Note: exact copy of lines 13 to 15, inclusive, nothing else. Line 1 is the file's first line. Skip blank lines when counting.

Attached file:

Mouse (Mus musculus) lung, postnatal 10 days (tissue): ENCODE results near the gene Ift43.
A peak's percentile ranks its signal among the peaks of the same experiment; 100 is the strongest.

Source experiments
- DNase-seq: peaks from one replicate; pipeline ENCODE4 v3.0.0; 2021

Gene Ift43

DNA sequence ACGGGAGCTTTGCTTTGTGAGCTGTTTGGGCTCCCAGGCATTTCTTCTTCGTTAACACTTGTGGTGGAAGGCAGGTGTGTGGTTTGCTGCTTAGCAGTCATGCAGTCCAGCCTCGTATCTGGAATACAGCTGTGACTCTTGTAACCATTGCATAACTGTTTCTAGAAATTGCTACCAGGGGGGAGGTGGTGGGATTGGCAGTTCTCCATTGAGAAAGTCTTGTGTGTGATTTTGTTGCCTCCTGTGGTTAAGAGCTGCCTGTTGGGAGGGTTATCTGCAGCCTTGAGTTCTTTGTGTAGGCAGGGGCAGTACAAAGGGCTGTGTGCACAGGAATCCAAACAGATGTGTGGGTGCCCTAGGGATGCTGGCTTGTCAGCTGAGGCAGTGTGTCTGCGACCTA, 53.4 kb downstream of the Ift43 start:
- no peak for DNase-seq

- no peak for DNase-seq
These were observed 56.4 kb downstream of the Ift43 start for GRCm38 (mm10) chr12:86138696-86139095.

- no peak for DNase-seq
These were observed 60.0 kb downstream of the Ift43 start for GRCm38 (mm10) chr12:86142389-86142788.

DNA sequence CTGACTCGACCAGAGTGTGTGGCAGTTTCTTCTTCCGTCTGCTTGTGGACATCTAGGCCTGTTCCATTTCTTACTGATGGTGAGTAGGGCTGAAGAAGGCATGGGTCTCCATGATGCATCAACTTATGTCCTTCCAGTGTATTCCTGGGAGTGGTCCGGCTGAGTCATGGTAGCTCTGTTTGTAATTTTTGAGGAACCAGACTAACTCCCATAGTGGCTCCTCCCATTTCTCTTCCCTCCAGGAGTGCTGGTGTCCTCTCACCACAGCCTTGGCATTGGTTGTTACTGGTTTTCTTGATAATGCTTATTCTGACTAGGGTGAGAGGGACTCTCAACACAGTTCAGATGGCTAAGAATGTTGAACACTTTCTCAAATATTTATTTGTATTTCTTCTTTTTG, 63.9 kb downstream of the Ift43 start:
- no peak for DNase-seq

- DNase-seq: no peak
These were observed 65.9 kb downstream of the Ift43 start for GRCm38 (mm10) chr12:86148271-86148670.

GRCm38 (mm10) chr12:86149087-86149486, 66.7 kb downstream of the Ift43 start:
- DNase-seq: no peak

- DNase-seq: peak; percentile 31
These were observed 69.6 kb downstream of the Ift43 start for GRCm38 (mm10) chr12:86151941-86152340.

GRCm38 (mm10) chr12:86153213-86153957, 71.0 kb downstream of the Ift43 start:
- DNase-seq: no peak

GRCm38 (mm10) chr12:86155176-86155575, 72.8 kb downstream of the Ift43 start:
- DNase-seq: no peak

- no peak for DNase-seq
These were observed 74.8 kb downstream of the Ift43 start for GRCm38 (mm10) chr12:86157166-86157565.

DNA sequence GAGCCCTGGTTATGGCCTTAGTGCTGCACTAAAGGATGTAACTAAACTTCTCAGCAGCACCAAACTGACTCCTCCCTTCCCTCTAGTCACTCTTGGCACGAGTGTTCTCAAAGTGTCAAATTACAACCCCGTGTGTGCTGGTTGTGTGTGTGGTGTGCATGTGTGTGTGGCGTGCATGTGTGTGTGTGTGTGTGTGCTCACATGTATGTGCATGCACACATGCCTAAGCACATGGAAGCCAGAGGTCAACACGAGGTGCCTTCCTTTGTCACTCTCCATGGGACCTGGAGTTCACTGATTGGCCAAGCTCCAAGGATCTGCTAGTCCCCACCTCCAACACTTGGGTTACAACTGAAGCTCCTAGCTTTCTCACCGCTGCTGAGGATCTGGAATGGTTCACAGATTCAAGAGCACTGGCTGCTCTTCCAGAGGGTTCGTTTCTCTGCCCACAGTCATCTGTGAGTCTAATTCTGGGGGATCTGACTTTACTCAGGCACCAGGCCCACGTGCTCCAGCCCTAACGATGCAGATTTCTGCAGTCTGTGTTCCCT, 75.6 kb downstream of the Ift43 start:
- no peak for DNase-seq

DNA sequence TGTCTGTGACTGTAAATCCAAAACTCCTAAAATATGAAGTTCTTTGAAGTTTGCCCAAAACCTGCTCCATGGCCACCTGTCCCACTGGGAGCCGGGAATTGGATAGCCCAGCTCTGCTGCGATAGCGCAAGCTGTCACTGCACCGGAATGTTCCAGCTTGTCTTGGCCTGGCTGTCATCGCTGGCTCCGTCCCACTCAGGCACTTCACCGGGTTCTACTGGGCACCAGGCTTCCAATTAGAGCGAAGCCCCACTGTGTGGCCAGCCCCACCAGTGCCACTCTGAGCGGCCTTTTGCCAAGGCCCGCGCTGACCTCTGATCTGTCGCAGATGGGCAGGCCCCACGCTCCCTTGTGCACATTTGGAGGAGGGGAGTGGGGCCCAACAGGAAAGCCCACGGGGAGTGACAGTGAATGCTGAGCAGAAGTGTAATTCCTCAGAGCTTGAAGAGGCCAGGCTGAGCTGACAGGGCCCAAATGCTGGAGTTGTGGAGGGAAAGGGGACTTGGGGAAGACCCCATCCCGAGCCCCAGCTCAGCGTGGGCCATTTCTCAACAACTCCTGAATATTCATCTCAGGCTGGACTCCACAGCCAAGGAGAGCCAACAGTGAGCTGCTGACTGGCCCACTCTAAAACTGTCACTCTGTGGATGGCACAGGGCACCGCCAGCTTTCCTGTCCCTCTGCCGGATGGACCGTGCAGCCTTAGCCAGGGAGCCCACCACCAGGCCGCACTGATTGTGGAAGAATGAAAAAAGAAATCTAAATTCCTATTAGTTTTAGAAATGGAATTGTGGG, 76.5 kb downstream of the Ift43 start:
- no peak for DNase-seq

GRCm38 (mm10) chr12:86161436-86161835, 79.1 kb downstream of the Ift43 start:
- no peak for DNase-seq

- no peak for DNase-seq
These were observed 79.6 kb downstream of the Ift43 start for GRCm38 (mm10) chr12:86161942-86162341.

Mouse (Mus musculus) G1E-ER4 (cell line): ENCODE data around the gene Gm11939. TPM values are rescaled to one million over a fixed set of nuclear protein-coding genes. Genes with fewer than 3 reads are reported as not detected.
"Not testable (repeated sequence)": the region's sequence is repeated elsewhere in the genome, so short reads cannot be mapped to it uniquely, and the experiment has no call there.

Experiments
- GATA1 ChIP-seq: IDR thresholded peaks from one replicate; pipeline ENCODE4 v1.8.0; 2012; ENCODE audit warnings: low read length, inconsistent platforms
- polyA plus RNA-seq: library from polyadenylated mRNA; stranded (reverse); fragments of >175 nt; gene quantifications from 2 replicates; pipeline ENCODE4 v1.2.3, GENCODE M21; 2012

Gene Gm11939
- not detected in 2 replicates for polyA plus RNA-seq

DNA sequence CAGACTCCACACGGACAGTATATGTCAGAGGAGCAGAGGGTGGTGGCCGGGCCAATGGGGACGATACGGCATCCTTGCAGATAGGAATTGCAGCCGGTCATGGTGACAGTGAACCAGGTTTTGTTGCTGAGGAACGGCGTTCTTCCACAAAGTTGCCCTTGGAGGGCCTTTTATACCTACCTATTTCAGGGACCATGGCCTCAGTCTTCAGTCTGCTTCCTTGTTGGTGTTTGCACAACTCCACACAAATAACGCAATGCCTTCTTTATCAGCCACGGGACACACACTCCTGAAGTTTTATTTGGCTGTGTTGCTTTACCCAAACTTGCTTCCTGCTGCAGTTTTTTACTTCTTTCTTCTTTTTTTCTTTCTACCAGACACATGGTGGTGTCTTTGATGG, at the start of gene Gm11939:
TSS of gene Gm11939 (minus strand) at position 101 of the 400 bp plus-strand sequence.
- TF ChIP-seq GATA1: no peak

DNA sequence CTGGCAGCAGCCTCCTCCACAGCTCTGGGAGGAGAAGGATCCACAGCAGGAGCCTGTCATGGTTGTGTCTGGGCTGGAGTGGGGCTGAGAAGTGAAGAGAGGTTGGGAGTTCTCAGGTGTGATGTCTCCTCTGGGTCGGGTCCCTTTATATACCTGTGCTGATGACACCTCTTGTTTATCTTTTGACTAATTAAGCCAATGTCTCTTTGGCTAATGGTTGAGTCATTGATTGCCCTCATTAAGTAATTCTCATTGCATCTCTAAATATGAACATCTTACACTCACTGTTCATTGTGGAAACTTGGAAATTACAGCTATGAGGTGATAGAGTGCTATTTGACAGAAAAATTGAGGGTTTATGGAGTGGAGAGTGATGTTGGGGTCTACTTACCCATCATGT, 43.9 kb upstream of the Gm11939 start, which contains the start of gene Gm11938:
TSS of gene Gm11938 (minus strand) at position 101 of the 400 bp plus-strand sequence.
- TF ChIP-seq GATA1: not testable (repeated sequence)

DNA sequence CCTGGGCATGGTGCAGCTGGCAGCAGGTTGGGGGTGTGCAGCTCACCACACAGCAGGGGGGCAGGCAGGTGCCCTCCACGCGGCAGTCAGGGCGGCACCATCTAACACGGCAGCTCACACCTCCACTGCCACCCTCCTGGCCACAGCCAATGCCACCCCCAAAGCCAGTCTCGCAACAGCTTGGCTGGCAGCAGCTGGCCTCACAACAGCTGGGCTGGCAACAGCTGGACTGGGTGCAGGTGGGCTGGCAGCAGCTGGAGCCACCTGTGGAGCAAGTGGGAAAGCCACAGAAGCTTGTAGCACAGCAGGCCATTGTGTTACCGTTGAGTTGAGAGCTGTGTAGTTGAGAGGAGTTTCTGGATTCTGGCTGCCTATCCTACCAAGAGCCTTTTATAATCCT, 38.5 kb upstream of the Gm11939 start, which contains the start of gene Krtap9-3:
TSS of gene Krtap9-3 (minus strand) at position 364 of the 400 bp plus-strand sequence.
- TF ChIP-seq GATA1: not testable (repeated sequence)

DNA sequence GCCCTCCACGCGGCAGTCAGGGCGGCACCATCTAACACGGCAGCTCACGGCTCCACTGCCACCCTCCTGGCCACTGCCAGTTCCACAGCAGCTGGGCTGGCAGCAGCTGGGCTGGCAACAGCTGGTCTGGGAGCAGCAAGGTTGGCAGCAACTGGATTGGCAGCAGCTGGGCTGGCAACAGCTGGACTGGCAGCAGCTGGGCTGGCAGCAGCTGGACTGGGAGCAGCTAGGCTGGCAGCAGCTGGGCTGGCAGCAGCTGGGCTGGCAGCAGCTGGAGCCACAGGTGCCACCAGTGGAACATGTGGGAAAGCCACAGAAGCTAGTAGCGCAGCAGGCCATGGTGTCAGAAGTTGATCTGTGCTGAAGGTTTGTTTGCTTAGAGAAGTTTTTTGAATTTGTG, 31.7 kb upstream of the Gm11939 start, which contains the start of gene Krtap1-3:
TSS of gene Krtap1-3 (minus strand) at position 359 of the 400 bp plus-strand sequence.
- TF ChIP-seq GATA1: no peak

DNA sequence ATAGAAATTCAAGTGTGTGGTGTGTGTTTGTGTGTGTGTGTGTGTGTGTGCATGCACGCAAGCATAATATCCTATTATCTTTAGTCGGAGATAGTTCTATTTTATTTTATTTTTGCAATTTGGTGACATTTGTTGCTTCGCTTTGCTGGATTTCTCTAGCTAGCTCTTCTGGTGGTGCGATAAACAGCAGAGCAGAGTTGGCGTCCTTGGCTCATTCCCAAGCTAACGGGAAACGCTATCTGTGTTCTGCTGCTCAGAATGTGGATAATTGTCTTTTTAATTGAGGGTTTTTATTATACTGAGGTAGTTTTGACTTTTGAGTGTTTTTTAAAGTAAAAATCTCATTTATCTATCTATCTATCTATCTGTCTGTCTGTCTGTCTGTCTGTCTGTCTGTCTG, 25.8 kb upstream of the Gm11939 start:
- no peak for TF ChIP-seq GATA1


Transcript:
- no peak for DNase-seq

- DNase-seq: no peak
These were observed 65.9 kb downstream of the Ift43 start for GRCm38 (mm10) chr12:86148271-86148670.